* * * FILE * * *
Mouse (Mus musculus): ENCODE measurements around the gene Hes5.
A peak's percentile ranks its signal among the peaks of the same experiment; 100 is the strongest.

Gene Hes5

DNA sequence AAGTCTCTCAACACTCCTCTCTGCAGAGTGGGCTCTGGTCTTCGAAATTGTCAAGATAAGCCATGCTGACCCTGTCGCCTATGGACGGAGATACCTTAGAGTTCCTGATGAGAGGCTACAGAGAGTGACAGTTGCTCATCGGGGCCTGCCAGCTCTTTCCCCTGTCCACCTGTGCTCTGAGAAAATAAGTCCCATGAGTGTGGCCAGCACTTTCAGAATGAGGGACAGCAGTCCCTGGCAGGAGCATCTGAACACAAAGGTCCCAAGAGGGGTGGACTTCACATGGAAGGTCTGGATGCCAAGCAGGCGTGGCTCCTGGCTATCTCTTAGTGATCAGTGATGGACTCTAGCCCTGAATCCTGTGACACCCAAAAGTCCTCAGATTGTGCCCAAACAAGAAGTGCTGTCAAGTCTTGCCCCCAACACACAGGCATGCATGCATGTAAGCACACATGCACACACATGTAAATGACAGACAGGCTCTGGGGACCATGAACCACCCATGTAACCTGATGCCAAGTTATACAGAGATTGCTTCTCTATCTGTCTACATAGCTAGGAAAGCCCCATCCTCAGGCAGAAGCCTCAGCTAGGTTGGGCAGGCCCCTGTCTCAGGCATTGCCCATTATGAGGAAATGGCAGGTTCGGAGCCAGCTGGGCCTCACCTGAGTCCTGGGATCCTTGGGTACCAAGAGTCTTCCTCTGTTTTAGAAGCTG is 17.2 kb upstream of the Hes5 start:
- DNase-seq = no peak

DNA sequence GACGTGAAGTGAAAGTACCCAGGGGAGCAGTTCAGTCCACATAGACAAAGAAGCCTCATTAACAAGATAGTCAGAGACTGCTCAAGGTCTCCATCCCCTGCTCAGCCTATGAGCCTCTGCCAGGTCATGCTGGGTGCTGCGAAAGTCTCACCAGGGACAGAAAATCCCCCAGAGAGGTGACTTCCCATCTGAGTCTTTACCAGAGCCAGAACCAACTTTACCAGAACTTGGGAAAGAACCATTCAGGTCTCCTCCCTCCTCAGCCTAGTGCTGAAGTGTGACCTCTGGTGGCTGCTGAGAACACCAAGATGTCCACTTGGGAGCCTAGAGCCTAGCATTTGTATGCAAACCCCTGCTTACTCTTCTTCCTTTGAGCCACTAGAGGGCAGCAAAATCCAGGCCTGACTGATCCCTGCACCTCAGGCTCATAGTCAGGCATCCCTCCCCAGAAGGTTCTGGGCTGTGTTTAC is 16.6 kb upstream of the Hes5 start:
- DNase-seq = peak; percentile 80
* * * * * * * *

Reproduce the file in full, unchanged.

Mouse (Mus musculus): ENCODE measurements around the gene Hes5.
A peak's percentile ranks its signal among the peaks of the same experiment; 100 is the strongest.

Gene Hes5

DNA sequence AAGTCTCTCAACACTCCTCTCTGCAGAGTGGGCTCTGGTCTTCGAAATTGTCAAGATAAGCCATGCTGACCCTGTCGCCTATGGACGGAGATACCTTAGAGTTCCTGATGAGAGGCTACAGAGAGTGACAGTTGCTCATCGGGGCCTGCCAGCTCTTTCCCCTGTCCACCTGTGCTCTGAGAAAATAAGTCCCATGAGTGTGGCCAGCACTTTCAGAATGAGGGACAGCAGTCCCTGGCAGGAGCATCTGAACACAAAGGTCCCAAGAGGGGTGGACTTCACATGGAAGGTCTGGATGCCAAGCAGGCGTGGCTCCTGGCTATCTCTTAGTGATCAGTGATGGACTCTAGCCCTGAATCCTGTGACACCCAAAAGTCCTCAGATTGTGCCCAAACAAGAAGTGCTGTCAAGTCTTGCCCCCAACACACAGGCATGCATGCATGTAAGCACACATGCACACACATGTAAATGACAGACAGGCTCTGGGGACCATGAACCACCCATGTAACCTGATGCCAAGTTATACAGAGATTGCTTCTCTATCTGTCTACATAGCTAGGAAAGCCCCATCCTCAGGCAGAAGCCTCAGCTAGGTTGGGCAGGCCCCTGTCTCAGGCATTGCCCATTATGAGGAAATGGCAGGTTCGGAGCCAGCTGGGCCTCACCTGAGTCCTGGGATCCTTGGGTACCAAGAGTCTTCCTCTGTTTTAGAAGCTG is 17.2 kb upstream of the Hes5 start:
- DNase-seq = no peak

DNA sequence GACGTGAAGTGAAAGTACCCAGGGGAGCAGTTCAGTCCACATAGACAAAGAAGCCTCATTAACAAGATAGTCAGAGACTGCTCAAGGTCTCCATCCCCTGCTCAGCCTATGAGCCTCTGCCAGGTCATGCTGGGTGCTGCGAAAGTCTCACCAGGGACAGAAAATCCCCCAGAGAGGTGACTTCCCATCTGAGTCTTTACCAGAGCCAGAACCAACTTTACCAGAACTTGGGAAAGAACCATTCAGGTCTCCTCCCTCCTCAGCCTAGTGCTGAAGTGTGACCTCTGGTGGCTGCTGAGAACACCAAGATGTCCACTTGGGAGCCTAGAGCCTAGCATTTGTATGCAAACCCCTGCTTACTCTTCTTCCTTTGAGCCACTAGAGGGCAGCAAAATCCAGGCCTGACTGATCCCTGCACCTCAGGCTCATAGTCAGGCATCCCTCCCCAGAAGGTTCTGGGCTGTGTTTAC is 16.6 kb upstream of the Hes5 start:
- DNase-seq = peak; percentile 80